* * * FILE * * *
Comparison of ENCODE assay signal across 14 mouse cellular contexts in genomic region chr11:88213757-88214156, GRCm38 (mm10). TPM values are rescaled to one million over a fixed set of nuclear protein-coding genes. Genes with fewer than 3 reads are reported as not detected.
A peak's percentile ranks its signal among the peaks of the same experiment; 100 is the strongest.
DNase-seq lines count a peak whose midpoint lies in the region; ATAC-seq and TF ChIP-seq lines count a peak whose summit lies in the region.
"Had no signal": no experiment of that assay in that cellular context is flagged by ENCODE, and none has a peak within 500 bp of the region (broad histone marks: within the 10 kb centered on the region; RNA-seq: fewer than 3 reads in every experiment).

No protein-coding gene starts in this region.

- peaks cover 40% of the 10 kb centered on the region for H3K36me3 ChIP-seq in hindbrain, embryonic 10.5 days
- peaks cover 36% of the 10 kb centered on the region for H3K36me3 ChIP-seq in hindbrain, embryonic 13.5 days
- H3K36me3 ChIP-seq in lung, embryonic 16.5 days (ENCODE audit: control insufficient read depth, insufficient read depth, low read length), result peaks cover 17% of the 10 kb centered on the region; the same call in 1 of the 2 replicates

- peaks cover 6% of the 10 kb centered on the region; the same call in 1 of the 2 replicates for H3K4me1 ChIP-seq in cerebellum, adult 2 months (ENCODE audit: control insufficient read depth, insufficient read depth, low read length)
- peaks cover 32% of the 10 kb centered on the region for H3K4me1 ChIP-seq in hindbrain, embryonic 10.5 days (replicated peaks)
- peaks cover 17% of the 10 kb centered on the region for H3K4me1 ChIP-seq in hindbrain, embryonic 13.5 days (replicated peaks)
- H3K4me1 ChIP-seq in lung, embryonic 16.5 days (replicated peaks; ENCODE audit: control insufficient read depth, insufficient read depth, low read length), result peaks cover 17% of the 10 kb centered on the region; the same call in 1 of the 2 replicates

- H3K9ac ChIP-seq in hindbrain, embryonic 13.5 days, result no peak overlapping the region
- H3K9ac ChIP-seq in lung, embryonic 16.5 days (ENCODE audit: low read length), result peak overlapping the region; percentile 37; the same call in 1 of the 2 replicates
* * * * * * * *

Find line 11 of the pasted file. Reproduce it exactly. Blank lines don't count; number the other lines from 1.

- peaks cover 17% of the 10 kb centered on the region for H3K4me1 ChIP-seq in hindbrain, embryonic 13.5 days (replicated peaks)